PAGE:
• Just one of many from Three's Company (which made so much use of this that it was the Trope Namer at one point): Mr. Furley, the landlord, overhears Jack and Chrissy trying to hang a shower curtain in the bathroom, which begins with Chrissy saying something like "You'd better get into the tub with me so we can get it on" and "come on, I'll show you what to do". As Jack is permitted by the landlord to live with two women only because he is supposedly gay, Hilarity Ensues. Chrissy then falls, hits her head and is rushed to the hospital, and her roommates misunderstand the doctor and she is Mistaken for Dying.
    • Another example comes from the episode when the main characters met the British Ventriloquist Leslie and his puppet Pamela. Because he kept Pamela a secret for certain reasons (she was kept in a large suitcase that he would not let anyone touch), several misunderstandings came out. First Pamela was mistaken by Jack as Leslie's crime partner after reading a news article on the "Duke and Duchess" (Leslie was mistaken for being the "Duke"), then she's mistaken for being Leslie's girlfriend when Jack lets Janet and Terri hear Pamela's (actually Leslie's) voice through his bedroom wall. The Crowning Moment of Funny of the episode was a case of Mistaken for Murderer when the trio break into Leslie's apartment, and Jack opens the suitcase thinking that's where Leslie kept the stolen money in, only to pull out Pamela's hand. Cue the trio screaming in terror and fleeing the scene in the most hilarious fashion.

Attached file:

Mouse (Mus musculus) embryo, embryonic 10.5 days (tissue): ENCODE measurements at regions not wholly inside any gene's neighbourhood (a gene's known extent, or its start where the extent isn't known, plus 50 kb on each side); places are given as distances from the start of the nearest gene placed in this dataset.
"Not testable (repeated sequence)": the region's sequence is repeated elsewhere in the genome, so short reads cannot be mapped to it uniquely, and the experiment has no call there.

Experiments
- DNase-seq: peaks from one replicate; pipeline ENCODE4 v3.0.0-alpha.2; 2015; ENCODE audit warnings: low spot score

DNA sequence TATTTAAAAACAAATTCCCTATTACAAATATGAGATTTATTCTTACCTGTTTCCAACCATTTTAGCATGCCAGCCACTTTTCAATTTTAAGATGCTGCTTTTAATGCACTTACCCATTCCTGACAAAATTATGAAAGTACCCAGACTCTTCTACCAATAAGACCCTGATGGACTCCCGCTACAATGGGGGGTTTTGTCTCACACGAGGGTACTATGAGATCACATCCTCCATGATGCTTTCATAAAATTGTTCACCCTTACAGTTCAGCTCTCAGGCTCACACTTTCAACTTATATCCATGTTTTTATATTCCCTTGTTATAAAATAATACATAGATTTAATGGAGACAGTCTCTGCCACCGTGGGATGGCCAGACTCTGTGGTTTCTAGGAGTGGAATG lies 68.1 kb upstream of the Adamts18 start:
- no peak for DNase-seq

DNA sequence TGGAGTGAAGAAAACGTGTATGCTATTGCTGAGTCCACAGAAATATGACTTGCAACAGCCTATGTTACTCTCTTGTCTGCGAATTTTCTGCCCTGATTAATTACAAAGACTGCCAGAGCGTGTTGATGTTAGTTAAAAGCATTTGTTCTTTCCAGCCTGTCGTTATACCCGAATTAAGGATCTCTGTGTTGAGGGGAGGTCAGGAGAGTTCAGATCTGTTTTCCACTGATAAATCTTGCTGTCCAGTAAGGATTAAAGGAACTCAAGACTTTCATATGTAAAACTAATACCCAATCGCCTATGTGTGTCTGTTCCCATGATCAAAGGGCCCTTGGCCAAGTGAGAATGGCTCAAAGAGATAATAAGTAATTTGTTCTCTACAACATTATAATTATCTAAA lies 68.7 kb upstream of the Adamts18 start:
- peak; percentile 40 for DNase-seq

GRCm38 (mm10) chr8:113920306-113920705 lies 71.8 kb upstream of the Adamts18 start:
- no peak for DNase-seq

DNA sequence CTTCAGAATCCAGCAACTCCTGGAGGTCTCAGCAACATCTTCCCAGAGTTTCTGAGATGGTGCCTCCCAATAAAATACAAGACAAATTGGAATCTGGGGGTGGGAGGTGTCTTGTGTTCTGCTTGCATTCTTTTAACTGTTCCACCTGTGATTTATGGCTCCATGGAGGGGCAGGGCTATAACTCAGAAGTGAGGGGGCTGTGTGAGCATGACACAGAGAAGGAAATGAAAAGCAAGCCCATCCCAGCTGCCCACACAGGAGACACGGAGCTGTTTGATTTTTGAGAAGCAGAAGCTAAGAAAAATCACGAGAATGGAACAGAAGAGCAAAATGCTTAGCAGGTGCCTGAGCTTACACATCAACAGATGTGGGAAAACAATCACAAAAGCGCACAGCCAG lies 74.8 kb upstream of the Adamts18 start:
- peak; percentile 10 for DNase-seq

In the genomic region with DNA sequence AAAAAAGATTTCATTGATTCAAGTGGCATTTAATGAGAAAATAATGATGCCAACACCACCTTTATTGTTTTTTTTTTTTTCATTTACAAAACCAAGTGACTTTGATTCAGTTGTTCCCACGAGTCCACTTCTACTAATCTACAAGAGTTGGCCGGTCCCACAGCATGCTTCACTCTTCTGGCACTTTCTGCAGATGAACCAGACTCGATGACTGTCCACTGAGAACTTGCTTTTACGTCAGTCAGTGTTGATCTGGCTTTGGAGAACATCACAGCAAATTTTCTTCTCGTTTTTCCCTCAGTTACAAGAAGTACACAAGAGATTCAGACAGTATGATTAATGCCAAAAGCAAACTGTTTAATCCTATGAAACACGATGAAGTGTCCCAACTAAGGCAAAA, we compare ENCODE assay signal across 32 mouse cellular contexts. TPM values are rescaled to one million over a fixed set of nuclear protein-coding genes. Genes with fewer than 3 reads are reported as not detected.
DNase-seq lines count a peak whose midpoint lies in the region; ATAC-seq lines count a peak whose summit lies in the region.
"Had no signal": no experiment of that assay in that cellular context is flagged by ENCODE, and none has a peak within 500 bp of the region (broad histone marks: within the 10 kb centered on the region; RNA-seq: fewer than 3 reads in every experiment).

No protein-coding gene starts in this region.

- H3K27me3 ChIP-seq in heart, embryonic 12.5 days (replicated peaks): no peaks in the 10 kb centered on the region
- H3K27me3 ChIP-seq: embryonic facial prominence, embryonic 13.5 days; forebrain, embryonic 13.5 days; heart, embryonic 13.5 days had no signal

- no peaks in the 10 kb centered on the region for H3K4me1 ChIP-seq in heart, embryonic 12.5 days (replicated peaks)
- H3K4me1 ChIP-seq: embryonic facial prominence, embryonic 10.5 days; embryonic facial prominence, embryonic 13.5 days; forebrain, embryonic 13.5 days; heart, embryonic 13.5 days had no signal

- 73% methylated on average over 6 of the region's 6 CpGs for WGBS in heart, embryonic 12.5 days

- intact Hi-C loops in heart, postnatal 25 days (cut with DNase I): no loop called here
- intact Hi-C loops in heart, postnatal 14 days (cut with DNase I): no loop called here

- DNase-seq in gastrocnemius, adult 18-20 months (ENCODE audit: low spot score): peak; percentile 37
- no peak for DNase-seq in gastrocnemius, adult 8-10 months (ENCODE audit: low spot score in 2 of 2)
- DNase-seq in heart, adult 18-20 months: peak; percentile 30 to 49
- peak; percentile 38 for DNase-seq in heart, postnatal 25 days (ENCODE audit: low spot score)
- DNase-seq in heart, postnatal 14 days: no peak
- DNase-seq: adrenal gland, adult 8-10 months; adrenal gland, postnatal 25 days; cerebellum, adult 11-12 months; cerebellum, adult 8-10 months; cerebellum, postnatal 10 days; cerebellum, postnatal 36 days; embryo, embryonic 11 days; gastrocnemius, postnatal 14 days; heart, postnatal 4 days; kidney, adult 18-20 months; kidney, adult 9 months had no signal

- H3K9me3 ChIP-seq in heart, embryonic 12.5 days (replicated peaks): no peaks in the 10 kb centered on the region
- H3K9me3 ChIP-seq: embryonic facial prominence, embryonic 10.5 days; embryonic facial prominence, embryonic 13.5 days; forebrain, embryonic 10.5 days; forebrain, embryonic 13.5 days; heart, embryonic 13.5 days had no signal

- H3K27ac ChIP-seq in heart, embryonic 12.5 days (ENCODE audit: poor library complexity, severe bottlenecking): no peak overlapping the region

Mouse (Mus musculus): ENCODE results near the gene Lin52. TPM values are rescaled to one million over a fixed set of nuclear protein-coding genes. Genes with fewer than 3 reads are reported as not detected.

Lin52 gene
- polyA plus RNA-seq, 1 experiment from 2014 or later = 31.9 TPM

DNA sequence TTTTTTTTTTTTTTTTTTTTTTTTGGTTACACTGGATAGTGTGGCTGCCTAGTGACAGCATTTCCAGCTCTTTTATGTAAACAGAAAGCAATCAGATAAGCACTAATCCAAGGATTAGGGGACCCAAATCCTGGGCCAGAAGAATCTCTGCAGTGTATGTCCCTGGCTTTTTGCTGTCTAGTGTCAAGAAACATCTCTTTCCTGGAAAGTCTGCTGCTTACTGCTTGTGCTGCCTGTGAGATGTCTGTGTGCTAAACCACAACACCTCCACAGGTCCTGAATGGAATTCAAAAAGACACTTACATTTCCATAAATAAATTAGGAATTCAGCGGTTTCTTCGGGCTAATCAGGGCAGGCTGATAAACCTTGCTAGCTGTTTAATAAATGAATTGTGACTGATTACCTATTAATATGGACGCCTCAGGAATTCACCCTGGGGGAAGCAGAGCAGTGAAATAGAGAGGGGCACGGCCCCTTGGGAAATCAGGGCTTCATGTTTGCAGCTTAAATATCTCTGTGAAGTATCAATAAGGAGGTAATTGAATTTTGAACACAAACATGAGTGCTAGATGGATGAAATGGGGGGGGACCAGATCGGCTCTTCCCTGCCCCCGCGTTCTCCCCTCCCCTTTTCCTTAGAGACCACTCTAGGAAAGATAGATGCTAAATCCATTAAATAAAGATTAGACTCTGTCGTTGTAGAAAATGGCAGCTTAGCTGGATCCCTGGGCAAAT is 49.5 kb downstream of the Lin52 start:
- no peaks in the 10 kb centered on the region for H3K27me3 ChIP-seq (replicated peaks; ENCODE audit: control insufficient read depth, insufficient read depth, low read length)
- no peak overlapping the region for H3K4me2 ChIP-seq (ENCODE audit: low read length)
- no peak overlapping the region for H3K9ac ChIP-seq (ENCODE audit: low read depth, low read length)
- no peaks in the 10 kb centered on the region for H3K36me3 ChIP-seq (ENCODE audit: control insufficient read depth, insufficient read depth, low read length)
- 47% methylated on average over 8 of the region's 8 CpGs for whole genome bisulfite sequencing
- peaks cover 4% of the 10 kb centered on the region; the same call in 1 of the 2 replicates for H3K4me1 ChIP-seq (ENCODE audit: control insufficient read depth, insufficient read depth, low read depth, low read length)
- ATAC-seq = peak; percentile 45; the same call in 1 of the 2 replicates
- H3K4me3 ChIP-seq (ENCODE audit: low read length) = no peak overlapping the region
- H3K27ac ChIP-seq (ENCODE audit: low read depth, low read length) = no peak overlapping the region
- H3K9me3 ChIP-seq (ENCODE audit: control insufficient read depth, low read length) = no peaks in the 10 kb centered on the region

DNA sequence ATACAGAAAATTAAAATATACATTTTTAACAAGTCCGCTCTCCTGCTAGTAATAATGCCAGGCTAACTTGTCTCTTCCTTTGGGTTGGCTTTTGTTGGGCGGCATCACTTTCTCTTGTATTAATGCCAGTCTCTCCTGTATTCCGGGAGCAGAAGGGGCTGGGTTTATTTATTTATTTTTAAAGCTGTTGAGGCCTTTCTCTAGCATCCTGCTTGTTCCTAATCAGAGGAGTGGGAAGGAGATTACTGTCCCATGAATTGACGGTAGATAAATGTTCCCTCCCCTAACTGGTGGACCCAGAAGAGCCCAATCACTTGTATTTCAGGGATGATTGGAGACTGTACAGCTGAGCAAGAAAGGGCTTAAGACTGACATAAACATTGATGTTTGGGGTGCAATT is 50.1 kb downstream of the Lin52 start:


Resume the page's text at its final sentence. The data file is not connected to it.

• This was lampshaded in an early episode of Friends (who would later still use this trope plenty anyway):
      Chandler: Oh, I think this is the episode of Three's Company where there's some kind of misunderstanding.
      (studio audience laughs)
      Pheobe: Well then I've already seen this one. (turns off TV)

    Web Comics 
  • Pv P, which calls back to seventies shows often, does this quite a bit. Subverted in that Cole hears Brent and Jade having sex in their office, realizes he's probably making assumptions like he has lots of time before, and comes to the conclusion that they're just moving furniture.
  • One of the page quotes alludes to the brief, one-sided relationship that tried to take root while Elan was separated from Haley in The Order of the Stick. Although he's aware of the trope (Vaarsuvius notes early on that Elan's training as a bard makes him very Genre Savvy), he's generally compelled to let tropes rule in the name of narrative even if acting on his insight would save a lot of headaches later (he once delayed Roy during an escape from a self-destructing dungeon because they escaped with several seconds to spare, and had to wait for the dramatic fireball to catch up).

Alternative Title(s): Oops I Did It Again